"P2P networking should, as per policy, be completely blocked in every enterprise," says Winn Schwartau, CEO of The Security Awareness Company, a security training firm. "The P2P ports should be completely shut down at all perimeters and ideally at the company's endpoints. P2P programs can be stopped through white/black listings and filters on the enterprise servers."
Schwartau tells the story of a financial services firm in New York that had a P2P port running all day, every day in its office. Eventually, it was discovered and found to be a porn file server. Schwartau says the unfortunate truth about what he calls "criminal hacking" is that the thieves are usually drawn to nefarious activities, so one of the first places they might look is a P2P server and any potential security holes.
"Injecting hostile code into P2P files is [not difficult] and can create a beachhead within an organization, depending upon the code design," he says. He suggests a technique called "resource isolation," which essentially controls which applications users are allowed to access based on permission rights. Different operating systems do that in slightly different ways, Schwartau says, but it's worth pursuing in situations where a corporate policy is lacking or isn't followed.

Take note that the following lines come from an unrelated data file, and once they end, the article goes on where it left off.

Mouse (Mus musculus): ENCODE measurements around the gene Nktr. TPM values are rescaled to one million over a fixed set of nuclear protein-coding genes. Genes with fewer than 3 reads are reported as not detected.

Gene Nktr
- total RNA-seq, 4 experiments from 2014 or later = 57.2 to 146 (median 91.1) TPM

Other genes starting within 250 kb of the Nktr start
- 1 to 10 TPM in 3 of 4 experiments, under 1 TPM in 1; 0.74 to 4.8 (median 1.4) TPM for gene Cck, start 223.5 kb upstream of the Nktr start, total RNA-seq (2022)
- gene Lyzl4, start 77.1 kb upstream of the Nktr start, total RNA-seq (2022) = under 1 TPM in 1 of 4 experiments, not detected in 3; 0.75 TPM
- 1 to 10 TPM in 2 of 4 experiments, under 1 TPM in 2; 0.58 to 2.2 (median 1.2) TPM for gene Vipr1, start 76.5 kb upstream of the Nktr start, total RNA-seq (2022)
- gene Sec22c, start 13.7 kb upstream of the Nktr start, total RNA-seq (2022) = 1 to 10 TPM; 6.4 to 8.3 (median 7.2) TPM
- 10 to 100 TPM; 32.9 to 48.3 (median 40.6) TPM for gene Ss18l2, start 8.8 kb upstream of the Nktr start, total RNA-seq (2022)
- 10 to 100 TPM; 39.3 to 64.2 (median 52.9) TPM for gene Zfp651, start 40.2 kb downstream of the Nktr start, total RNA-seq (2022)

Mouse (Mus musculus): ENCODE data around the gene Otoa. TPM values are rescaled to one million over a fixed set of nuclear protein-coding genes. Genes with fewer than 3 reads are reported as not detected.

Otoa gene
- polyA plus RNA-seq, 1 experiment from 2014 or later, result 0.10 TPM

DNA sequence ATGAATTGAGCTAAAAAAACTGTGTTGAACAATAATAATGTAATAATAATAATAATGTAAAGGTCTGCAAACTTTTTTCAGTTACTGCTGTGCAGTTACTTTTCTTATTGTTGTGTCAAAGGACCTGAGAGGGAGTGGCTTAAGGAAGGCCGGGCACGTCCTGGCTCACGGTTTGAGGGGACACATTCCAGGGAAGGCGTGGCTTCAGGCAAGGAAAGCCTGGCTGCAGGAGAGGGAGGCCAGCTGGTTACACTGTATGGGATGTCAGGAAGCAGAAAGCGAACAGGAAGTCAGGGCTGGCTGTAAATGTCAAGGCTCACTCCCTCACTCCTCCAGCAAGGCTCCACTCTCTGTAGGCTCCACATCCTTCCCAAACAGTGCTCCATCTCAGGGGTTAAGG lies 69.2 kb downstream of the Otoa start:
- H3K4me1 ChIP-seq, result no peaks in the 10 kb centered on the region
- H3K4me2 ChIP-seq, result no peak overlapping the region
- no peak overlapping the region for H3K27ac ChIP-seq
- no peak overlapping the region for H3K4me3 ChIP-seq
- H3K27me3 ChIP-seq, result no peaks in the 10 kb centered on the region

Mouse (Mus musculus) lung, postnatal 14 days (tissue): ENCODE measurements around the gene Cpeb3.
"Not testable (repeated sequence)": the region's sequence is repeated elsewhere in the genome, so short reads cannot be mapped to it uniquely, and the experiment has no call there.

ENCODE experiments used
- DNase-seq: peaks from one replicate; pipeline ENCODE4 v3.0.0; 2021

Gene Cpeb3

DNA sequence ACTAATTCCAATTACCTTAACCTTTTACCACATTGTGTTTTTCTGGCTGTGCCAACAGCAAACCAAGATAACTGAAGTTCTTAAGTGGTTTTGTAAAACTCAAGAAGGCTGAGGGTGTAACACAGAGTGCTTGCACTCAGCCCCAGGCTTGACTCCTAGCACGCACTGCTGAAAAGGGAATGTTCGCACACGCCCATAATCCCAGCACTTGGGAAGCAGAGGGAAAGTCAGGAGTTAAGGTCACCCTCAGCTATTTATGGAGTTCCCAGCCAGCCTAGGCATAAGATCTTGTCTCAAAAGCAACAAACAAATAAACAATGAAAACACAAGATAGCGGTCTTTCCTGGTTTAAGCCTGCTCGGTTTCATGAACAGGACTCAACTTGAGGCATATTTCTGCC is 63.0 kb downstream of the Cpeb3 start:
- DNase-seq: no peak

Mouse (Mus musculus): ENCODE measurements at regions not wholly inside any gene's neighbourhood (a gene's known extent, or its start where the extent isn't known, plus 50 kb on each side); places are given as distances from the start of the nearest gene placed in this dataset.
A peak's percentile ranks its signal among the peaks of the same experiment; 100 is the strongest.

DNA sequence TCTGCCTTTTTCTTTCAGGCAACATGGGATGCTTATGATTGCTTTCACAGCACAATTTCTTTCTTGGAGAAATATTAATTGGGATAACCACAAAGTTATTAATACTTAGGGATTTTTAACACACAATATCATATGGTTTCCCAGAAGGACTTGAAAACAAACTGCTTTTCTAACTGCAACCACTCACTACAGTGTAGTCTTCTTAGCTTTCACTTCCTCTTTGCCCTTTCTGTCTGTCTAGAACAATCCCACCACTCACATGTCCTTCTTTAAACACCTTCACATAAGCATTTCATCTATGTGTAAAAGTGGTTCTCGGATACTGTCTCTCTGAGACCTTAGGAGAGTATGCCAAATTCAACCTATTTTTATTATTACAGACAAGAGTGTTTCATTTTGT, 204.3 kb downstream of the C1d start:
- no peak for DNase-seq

Schwartau encourages IT shops to conduct regular sweeps of all company networks and servers to look for P2P activity and to be vigilant about blocking any P2P activity.
6. SMS text messaging spoofs and malware infections
Another potential attack vector: text messaging on smartphones. Hackers can use SMS text messages to contact employees in direct attempts to get them to divulge sensitive information like network log-in credentials and business intelligence, but they can also use text messages to install malware on a phone.
"In our proof-of-concept work, we showed how a rootkit could turn on a phone's microphone without the owner knowing it happened," says Schwartau. "An attacker can send an invisible text message to the infected phone telling it to place a call and turn on the microphone." That would be an effective tactic if, for example, the phone's owner was in a meeting and the attacker wanted to eavesdrop, he notes.
Schwartau says there are ways to filter SMS activity, but that's usually done through the wireless carrier, since SMS isn't IP-based and therefore isn't usually controlled by company admins. The best option for blocking such attacks is to work with carriers to make sure that they're using malware-blocking software, SMS filters and redirects for those kinds of attacks.
And again, creating smartphone usage policies that encourage or require the use of only company-sanctioned or company-provided phones and service plans can reduce that risk.
Of course, companies can't thwart every possible security attack with current technology, and hackers are constantly switching tactics. You should try to plug these six security leaks and work to ensure that they stay plugged -- but you should also keep an eye out for new forms of malicious activity.
John Brandon is a veteran of the computing industry, having worked as an IT manager for 10 years and as a tech journalist for another 10. He has written more than 2,500 feature articles and is a regular contributor to Computerworld.
This story, "Six Business Security Leaks You Should Plug Now" was originally published by Computerworld.